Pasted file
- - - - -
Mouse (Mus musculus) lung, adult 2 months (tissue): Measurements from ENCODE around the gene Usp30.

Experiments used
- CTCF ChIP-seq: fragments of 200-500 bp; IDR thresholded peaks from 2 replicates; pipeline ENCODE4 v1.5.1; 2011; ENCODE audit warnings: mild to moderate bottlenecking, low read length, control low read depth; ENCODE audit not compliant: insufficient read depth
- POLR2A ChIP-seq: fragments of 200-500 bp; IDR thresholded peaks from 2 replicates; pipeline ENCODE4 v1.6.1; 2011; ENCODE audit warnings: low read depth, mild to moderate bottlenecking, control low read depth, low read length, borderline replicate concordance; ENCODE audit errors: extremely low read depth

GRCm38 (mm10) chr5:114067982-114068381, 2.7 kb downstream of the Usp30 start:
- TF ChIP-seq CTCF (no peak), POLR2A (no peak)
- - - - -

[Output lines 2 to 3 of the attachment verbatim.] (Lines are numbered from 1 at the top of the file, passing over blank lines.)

Experiments used
- CTCF ChIP-seq: fragments of 200-500 bp; IDR thresholded peaks from 2 replicates; pipeline ENCODE4 v1.5.1; 2011; ENCODE audit warnings: mild to moderate bottlenecking, low read length, control low read depth; ENCODE audit not compliant: insufficient read depth